Structures used in pattern analysis

From dermoscopedia
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 Author(s): Harald Kittler
Description This chapter covers the structures and patterns used in pattern analysis
Author(s) Harald Kittler
Responsible author Harald Kittler→ send e-mail
Status unknown
Status update May 23, 2019
Status by Ralph P. Braun

Basic elements

Lines: structures with parallel edges, with their length much greater than their breadth

Dots: circumscribed, small, round, indivisible pigmented structures with no length or breadth

Clods: solid, circumscribed, diversely formed pigmented or unpigmented structures larger than dots, with length and breadth

Circles: lines or collection of pigmented dots arranged sensibly equidistant from a common focal point that constitutes the center

Pseudopods: short pigmented lines with a bulbous end

Basic patterns

Every basic element may be part of a pattern. Multiple repetitions of the same single basic element are required to constitute a pattern. This collection of basic elements should comprise a significant portion of the pigmented lesion (~ 25%).


Consists of lines of one or more of the five types defined below:

Reticular lines

  • Straight and arranged in such a manner that they intersect each other nearly at right angles in regular intervals to form a net-like structure.
  • They may be thin or thick.

Branched lines

  • Straight and arranged such that they intersect each other, but not at regular intervals and not at right angles.
  • May be thin and thick lines simultaneously.
  • They can also intersect each other, but not always at right angles.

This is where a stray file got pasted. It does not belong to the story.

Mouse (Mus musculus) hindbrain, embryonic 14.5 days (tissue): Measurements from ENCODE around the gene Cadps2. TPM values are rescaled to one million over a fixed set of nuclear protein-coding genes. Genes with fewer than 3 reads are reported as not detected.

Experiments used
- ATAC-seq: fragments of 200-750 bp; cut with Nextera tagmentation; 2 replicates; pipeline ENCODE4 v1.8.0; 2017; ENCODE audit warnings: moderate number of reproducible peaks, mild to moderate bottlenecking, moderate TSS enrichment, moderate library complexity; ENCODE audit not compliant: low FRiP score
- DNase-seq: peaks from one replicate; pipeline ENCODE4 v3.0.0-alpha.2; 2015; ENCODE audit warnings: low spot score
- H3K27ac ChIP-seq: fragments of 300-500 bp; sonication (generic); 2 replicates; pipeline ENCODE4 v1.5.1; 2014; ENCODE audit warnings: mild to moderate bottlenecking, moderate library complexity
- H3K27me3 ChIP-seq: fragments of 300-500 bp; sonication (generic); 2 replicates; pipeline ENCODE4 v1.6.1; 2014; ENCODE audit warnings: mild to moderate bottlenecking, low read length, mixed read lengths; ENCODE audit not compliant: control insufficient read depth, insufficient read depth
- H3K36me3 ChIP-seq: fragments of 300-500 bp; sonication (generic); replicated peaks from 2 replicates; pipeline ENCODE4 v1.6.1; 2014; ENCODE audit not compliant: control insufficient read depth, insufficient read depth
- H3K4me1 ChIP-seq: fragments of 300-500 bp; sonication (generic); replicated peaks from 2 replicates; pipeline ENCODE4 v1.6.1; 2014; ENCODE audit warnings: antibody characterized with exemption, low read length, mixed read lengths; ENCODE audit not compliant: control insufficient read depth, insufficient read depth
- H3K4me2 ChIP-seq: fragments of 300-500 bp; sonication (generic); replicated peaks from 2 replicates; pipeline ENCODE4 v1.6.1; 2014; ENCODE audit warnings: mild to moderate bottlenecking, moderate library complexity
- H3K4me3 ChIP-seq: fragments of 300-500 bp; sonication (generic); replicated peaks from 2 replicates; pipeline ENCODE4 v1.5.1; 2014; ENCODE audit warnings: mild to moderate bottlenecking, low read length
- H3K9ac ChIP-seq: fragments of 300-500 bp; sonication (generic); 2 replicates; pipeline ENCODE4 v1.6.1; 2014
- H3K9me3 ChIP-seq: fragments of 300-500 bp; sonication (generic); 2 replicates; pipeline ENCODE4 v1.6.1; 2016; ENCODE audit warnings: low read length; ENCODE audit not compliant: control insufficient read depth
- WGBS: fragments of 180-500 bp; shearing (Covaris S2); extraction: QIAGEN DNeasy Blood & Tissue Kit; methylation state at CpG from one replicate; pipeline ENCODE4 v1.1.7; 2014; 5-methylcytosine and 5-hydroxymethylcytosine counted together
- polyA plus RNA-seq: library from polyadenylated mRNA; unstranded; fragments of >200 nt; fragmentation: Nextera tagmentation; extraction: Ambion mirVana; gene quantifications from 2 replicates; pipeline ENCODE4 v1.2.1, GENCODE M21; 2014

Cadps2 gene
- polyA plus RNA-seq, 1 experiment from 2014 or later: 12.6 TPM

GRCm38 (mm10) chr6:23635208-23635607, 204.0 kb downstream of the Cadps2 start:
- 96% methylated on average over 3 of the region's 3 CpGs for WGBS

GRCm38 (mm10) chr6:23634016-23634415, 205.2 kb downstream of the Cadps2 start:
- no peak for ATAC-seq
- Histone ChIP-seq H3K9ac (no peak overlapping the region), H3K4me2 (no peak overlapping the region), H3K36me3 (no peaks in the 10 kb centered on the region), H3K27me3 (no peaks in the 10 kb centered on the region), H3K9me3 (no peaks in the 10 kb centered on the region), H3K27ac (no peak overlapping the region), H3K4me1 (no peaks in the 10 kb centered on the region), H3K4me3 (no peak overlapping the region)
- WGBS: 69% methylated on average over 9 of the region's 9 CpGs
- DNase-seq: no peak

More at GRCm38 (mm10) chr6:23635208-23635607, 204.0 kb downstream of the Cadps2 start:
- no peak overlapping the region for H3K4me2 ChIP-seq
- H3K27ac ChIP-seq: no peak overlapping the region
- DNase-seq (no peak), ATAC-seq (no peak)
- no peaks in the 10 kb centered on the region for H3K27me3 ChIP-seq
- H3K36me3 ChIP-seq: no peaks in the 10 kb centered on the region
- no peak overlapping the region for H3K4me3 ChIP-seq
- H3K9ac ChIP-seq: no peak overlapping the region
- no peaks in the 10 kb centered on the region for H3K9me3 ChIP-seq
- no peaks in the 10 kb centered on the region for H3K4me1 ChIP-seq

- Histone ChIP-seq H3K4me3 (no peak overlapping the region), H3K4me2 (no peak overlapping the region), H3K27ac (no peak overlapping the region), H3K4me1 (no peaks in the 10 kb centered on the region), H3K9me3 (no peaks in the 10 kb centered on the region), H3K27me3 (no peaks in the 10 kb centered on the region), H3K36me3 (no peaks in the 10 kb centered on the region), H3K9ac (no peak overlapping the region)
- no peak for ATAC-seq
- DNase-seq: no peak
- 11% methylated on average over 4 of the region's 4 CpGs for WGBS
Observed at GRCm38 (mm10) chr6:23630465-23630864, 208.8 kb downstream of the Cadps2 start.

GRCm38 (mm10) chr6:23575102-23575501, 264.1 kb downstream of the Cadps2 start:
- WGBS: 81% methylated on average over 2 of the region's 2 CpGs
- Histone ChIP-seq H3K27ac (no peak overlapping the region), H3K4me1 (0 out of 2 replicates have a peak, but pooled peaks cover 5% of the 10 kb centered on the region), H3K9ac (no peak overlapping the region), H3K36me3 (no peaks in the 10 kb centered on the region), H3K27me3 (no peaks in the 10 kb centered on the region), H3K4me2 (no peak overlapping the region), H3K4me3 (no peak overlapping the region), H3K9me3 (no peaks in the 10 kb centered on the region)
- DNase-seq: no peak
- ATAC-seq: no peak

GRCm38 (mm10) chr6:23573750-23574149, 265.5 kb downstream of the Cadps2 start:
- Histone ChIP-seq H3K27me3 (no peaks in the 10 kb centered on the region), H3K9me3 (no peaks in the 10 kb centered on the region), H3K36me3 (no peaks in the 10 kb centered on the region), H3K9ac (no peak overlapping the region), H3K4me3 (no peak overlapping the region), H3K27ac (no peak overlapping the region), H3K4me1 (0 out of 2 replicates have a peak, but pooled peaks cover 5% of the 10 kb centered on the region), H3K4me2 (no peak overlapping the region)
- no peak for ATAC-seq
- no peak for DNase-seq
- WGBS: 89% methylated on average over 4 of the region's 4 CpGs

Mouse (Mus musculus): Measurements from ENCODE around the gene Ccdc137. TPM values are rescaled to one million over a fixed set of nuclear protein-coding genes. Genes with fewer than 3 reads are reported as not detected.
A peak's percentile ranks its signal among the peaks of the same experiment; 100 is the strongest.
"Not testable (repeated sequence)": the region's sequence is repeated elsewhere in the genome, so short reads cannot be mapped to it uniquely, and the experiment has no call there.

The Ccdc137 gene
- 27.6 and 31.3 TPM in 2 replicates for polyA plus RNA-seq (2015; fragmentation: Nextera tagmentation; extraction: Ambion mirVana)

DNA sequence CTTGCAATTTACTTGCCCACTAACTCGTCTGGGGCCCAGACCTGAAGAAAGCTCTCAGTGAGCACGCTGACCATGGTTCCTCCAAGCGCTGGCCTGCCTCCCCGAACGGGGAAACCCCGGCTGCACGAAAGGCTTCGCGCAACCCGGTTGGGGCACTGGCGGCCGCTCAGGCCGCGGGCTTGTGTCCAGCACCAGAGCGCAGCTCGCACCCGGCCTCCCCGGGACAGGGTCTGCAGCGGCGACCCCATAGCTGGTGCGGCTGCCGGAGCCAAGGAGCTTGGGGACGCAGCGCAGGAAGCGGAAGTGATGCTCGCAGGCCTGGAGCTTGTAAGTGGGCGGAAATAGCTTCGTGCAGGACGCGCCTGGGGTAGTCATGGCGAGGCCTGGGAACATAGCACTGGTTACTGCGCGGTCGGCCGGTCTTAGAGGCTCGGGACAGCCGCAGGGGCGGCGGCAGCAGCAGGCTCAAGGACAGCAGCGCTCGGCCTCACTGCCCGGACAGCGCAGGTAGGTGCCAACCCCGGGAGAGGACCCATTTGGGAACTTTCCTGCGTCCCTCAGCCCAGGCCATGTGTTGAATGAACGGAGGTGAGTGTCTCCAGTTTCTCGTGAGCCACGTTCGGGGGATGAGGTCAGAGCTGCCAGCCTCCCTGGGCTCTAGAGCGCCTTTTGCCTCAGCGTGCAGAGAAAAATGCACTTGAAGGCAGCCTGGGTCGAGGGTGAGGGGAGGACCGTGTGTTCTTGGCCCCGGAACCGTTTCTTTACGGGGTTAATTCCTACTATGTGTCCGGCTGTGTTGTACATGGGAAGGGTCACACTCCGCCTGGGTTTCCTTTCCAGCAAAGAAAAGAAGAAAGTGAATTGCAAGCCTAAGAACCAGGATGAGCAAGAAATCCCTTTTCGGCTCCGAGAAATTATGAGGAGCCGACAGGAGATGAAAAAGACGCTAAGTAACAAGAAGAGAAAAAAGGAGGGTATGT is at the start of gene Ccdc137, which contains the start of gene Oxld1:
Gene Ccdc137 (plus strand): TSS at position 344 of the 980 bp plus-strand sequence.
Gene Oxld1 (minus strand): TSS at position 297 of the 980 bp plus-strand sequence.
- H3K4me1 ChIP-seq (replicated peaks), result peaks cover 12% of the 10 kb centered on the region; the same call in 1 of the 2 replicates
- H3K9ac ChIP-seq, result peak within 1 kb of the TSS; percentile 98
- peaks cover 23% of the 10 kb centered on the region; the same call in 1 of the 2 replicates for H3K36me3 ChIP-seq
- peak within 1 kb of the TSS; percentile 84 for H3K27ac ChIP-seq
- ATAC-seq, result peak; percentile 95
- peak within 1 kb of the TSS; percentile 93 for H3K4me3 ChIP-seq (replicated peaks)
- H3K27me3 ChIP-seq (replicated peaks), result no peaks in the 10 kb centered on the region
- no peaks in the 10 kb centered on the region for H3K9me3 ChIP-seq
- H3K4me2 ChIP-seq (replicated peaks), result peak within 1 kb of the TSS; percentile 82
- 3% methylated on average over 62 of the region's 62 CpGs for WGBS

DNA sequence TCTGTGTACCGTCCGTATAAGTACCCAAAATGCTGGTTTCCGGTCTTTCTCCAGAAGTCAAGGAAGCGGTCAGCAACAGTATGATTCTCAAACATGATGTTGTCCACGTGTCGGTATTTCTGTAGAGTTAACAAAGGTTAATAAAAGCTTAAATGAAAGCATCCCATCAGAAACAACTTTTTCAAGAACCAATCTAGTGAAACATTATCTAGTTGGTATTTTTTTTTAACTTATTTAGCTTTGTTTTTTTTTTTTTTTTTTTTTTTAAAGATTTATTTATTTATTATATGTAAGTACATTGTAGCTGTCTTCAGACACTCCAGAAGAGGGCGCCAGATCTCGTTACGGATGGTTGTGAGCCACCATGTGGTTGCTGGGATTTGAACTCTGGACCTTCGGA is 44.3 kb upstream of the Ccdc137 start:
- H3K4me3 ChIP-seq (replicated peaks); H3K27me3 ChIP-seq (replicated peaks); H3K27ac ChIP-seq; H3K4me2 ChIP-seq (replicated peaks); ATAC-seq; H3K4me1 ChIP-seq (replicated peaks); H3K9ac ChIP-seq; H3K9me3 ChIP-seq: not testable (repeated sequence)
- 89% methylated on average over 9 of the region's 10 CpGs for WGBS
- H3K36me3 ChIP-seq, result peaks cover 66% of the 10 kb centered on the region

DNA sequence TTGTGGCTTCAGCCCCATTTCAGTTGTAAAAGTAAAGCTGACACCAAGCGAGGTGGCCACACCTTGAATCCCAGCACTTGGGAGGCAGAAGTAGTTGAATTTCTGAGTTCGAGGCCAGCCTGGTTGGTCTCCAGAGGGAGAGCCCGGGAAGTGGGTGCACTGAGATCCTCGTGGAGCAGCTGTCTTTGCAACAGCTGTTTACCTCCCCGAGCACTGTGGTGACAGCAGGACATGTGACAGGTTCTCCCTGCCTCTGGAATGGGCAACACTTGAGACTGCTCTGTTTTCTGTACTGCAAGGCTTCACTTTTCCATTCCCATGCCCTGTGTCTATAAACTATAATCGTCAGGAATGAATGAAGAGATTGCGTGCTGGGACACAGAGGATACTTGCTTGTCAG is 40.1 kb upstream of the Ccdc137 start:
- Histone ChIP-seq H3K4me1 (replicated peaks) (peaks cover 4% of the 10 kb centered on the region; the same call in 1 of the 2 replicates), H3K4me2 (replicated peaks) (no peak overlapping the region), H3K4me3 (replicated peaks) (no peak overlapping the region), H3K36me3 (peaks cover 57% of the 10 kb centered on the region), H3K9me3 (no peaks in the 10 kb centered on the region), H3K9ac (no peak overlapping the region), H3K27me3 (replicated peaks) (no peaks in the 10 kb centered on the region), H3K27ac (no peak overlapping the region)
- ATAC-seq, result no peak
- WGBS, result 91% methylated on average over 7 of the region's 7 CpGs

• Typically one finds several thin lines originating from a thick one (right figure, white rectangle).

Parallel lines

  • They are straight and arranged in parallel fashion, i.e. they do not intersect.
  • Mainly found on acral skin, but also on the nails.
  • May be thick or thin.
  • On acral skin, they may be arranged on ridges, in furrows, or crossing the ridges and furrows.

Radial lines

  • They converge at a single dot or clod, or at a common point if extended.
  • At a lesion’s periphery, they may occupy the entire circumference, or be confined to one segment.
  • This pattern is always found in combination with another pattern.

Curved lines

  • They are not straight but curved, have few intersections, and may be parallel or distributed randomly.
  • Usually occur in pairs.
  • May be short or long, and thin or thick.


  • Dots are small and indivisible, always of the same shape, and nearly the same size.
  • They have neither length nor breadth.
  • Arranged in a pattern may be densely arranged or sparse.

Pattern of clods

  • A pattern of clods is a collection of clods, that may have different sizes and different shapes.
  • The individual clods in a pattern of clods may be densely arranged or sparse.

Pattern of circles

  • A collection of circles is termed a pattern of circles.
  • They may be found anywhere, however they mostly occur in pigmented lesions on the face.
  • Circles may be densely arranged or sparse.
  • Due to the large number of follicular openings and the absence of rete ridges, they are very often seen on the face.
  • Pigmented circles may occur at any site of the body.

Pattern of pseudopods

  • Consists of a collection of pseudopods at the periphery of the lesion or at the periphery of a well-defined structure within a lesion.
  • Pseudopods may involve the entire periphery, or few segments.
  • Always occurs in combination with another pattern.

Structureless pattern

  • Absence of a dominant basic element. It should be a coherent area.
  • Needs not be homogeneous or even completely structureless; one usually finds a certain degree of ”noise”. However, there are too few of any basic element present to form a pattern.

Combinations of patterns

  • A pigmented lesion may be composed of one or more patterns.
  • The combination of patterns may be symmetrical or asymmetrical; Symmetry exists when the lesion’s pattern can be mirrored in any conceivable axis.
  • When a lesion consists of two patterns there may be three types of symmetrical combinations:
  1. One pattern at the center and the other at the periphery
  2. Vice versa
  3. Elements of one pattern (usually dots or clods) regularly distributed within the other pattern
  • When a pigmented lesion consists of three patterns, symmetry in all axes is ensured only when these are arranged concentrically (like a target).
  • The more numerous the patterns, the greater is the likelihood of their being asymmetrical

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